The Hobbit: An Unexpected Journey- The review

Only while sitting in the cinema did I realise how incredibly excited I was for this film. The beautiful music, the stunning visuals and the whole world that J.R.R Tolkien had created made me excited and captivated in its genius. The Lord of the Rings trilogy, Tokien’s masterpiece, had been adapted for cinema several years ago now, and its predecessor/prequel is finally here, after years of director changes, cancellations and delays. Is it worth the wait, and the hype?

I believe so. The Hobbit is a treat, and despite the cracks and over-long nature it just about manages to not beat, but nearly match the wonder of the original Lord of the Rings trilogy. Martin Freeman was a strange but now proven excellent choice for the young Bilbo Baggins; he displays the confusion and fear, but then bravery and courage that Bilbo develops so well, a remarkable performance by a brilliant actor. He just seems perfect for the role, and although it’s classic Martin Freeman, a very similar character to his roles in the Office and Sherlock, he feels right for the part, and you won’t look at him in other roles without imagining those funny little Hobbit ears. Inspired casting surely, although that’s not to say he steals the show. Ian McKellen reprises his role as Gandelf the Grey, giving a warm and loving performance as the famous wizard once again. There is no sign or mention of some of the more famous characters of the Lord of the Rings, for which I am glad. I’m sure Peter Jackson was sorely tempted to have a mini Legolas or Aragorn run about as a cheeky reference to his past work. Thankfully he doesn’t, and the series saves its dignity. Sadly though, none of these performances mean much when compared to the reprisal of Andy Serkis as the tortured creature of Gollum. He steals the show, bringing a CGI induced brilliance to the role, brilliantly portraying the split personalities and working off Martin Freeman exceptionally well. Some would say Andy Serkis’s part is minimal, because Gollum is a CGI creature. I disagree. I don’t think the character, or indeed the film, would be quite the same without Andy Serkis. Consider the show stolen.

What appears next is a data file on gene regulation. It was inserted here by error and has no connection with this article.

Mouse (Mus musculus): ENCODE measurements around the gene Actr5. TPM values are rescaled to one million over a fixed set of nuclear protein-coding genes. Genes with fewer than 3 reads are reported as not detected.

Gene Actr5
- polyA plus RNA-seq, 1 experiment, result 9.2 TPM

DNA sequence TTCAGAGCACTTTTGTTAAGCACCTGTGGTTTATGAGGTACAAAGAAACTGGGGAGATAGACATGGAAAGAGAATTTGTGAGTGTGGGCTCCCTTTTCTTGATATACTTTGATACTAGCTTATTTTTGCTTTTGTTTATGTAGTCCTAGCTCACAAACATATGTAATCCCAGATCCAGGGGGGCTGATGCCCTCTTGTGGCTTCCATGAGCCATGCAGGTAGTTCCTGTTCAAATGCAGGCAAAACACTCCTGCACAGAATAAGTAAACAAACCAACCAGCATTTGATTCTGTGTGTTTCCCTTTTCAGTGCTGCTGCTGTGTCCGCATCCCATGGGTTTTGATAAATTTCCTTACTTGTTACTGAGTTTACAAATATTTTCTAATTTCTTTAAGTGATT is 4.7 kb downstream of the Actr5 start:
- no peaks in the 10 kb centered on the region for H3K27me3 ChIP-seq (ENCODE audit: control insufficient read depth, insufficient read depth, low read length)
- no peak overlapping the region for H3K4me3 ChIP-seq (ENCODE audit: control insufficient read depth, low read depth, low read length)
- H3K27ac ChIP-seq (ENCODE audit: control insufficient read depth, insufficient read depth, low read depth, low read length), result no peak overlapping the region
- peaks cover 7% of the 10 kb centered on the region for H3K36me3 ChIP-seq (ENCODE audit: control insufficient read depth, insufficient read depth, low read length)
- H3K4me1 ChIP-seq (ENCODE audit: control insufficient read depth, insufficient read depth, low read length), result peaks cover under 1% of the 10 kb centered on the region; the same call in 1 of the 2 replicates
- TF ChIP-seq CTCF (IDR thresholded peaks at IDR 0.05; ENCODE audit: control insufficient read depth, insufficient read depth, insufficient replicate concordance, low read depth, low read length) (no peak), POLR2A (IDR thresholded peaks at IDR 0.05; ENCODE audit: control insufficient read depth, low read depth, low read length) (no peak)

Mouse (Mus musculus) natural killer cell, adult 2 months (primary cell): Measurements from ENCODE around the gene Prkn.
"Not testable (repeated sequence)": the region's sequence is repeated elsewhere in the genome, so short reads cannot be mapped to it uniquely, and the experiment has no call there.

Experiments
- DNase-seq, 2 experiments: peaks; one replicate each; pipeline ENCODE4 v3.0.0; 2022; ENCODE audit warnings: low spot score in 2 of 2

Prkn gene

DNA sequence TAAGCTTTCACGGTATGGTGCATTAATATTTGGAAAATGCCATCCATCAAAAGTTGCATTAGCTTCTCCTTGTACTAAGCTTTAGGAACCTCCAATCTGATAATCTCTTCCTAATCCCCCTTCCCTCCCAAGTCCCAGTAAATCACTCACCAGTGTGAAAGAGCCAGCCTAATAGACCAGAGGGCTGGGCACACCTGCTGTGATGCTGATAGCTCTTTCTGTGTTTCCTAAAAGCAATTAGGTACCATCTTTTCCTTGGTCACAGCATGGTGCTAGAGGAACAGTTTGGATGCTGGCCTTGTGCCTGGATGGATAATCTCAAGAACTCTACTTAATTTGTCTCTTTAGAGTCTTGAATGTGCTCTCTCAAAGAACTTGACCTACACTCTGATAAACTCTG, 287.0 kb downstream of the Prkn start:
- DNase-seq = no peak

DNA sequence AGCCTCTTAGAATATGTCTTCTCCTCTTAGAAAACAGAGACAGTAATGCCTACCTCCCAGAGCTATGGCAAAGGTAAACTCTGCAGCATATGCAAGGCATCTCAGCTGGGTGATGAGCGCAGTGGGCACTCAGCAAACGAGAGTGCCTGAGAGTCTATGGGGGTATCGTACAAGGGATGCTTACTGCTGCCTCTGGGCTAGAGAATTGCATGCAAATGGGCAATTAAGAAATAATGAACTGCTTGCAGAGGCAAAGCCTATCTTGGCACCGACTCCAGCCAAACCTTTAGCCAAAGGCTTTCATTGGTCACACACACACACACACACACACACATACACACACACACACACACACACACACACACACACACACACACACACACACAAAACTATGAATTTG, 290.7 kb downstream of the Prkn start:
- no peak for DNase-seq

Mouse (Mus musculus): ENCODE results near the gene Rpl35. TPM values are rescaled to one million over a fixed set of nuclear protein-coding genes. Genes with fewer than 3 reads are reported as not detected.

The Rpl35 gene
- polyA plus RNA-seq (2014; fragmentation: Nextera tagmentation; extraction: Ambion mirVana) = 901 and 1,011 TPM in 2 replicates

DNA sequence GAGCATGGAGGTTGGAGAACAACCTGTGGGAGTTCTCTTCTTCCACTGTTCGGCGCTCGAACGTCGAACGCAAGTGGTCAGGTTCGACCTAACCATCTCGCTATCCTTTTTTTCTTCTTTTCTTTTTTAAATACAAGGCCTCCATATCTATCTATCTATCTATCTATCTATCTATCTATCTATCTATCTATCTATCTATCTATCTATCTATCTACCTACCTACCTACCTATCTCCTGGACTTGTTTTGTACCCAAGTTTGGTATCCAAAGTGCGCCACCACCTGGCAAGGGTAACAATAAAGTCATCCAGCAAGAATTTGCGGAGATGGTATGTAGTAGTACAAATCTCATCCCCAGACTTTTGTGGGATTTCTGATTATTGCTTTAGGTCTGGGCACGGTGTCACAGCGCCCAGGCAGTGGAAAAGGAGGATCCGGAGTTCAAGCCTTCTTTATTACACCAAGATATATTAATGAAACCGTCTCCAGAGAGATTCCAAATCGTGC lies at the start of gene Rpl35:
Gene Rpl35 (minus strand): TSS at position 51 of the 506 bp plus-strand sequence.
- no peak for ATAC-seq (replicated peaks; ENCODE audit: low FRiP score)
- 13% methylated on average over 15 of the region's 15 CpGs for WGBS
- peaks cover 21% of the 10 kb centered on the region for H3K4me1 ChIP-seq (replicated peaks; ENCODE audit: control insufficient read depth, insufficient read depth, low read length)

What of the visuals? They never disappoint. Whether it is a deliberate distraction from the sometimes lack of meaningful story is a debatable issue, but nothing but wonder can be exclaimed for this film. Probably the most stunning film I’ve seen since Avatar, and The Hobbit also uses the same brilliantly subtle 3D that Avatar did to bring the world to life. Unlike a lot of 3D films, this isn’t constantly chucking things in your face to remind you you are in a cinema wearing stupid glasses. It uses subtle 3D, like insects flying around or birds to make you feel totally immersed in the world. Only once or twice did I actually go out of my way to notice the 3D, and that was when the film threw something in my face, an axe here or an Orc there. But this was kept at a minimum, and the decision to pay extra to see the film in 3D proved to be the right one. Superbly well crafted by Peter Jackson, and the CGI boys deserve a big pat on the back. Visually stunning, and some would argue this saves the film.